Continues her account of her visit to Egypt.
Radiant sunset, calm & serene, afterglow of flame & then the silver light of the moon almost at the full. We think of the desert & the Sphinx—we must see her once again. Here, to wish is to have your wish fulfilled. Nobody says—it is impossible. If it comes into your mind to have dinner at 6 instead of 7 o’clock—you say so, that is all! We set out, we three, the dragoman Abdul Enani, & our ‘big dog’ Ali, and reaching the edge of the desert we walk under the mighty shadows of the pyramids—& the sand is soft & warm under our feet. The light that never was on sea or land is on the desert tonight—it is the eternal life. No stories tonight, only the subdued musical voices of the men susceptible to every change of mood.
A visit to Cairo in the morning—a quiet afternoon listening to stories from the Koran—the most delightful way of learning arabic that can possibly be imagined. The only drawback, from that point of view, is that the face & voice & gestures of the narrator are themselves a study so fascinating as to make me at times quite oblivious to everything else—at the harrowing or exciting points of the story the words drop to a dramatic whisper or flash in rapid emphasis. This is one of the stories from the Koran. “The Lord said once to his servant the Prince Moses—“I do not like that black dog there; he has not a single white hair on him”. Then the Prince Moses sought to serve the Lord & he said—“I will kill this dog”. So he put a collar round his neck & led him away to the desert & there he tied him up, thinking that without food or drink he would surely die. After three days he went to see if the dog were dead. He found that a river of water ran beside him & fish leaped from the river into his mouth—and the dog was not dead—for he drank of the water of the river & ate of the fish in the river. Then Moses was astonished & said—“Lord, didst thou not say that thou likest not this black dog without one white hair”. And the Lord said—“It is true, oh Moses, that I like not this black dog without one white hair—but I have no wish to kill him”. Then Moses went to his home puzzled, for he understood not the way of the Lord.”
From stories we fall into conversation—of travel & different countries & customs. Enani could not believe that my husband had not paid any money for me! He wished he could get his wives so cheap. He had paid £200 each & they were both lazy & not even good looking! He has sent away the first & is going to send away the second & buy another. “If I came to live in England I would have six wives! English men must live very cheap—wives not cost them nothing!” “No Enani, if you came to England you could only have one wife.” “One wife! Only one wife!! No that is impossible. What does the English man do when he sees somebody he loves, prettier than his one wife?” It is strange to think what an utterly different conception of life these Arabs have. Not less moral! They never touch strong drink, they keep the fast of Ramadan most strictly—they pray devoutly several times a day—they have a code of honour which when once understood is no less sacred & binding than our own: but when I thought of telling our western stories to this Bedawin, I saw how impossible they would be. Grim’s fairy tales were the only ones I could think of.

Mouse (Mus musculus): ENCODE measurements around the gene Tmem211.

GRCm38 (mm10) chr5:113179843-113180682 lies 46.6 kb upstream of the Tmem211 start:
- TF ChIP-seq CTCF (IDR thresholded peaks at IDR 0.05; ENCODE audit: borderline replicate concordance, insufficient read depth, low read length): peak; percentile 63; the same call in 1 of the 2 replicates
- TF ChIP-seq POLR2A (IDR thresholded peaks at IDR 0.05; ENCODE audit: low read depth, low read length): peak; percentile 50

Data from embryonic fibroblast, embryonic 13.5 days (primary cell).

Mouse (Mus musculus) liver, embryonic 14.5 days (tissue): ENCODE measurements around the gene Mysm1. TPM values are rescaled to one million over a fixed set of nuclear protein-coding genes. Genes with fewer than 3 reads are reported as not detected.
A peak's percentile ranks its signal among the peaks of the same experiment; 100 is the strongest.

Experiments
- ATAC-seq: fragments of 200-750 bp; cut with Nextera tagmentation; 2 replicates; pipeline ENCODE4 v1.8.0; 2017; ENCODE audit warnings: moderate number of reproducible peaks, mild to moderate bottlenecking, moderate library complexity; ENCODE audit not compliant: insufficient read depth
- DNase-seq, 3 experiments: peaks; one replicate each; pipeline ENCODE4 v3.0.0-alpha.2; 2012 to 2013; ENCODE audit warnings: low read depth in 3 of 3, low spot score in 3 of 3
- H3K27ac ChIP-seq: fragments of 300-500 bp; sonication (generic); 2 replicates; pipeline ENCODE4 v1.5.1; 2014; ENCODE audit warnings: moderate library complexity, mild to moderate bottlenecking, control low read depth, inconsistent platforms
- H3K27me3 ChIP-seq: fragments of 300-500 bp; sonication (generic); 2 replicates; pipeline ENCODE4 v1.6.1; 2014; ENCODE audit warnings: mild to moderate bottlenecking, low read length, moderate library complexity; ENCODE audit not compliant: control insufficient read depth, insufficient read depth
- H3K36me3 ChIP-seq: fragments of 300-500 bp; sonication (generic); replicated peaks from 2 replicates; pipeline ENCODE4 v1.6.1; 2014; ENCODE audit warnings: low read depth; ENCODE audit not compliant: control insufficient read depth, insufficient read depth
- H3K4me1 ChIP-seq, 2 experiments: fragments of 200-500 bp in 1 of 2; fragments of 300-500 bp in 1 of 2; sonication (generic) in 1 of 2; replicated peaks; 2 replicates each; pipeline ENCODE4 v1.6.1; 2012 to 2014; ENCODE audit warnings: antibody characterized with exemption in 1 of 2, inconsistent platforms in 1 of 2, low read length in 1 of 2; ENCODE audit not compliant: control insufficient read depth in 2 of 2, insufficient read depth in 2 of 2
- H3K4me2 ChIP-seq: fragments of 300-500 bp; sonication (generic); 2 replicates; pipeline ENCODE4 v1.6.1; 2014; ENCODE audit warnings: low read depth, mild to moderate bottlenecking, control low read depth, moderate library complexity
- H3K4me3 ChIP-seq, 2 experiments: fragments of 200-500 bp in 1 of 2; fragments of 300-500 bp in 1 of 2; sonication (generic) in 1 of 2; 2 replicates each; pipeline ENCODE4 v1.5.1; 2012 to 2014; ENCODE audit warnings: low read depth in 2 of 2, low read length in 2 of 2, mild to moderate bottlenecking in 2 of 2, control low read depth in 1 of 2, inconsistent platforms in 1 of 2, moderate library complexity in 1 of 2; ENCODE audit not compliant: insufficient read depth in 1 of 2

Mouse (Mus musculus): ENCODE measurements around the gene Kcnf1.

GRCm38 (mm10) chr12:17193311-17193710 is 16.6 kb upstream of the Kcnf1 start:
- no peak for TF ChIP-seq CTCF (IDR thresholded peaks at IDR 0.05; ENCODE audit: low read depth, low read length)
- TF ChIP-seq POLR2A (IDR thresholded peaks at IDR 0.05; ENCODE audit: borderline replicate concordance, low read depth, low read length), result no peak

Monday. Still in Cairo—my letters sent on to Ouasta! But a mail was due I knew & I sent a messenger into Cairo to wait & bring me back that day’s tidings from home. While he was away the right wind suddenly sprang up! We were in the middle of a story, at the most exciting point, when in dashed one of the crew—with the cry—“The wind”. In a moment all is bustle & noise—such a commotion—the great sail is hoisted to a chorus in which all the crew join—& the boat spreads its great wings & away we go—the most delicious motion in the world. Not only our boat, but all the boats large & small wake up & the river is full of life. One boat in front of us, turning broadside looks like a huge butterfly just pitching. We cannot go far as we have left two men behind & have to wait for them to pick us up. Presently after we have anchored for the night, they pick us up—bringing a goodly packet of letters—& we have some music & dancing from the crew, to celebrate the return of the wind.
Really one never gets a minute. Our curtains are all made now though & are put up—the flags are made—it is like setting up house! We get a little walk on the bank before starting—then the wind has dropped again. But about 1 o’clock, the chorus begins, the cries of Allah! Allah! and sails are set & once more we are flying before the wind. It is the most delicious movement in the world—free & swift, with no sense of limitation or friction—we pass groups of peasants—we see camels running against the skyline, here close at hand are the dates growing upon the palm trees—barks in full sail swish past us, laden with sacks or with cattle, & each with its group of squatting figures: the afternoon is all too short—the sun sets, the moon rises—and we moor again for the night. Dark craft in full sail creep up silently & pass on wrapt in the mystery of the night.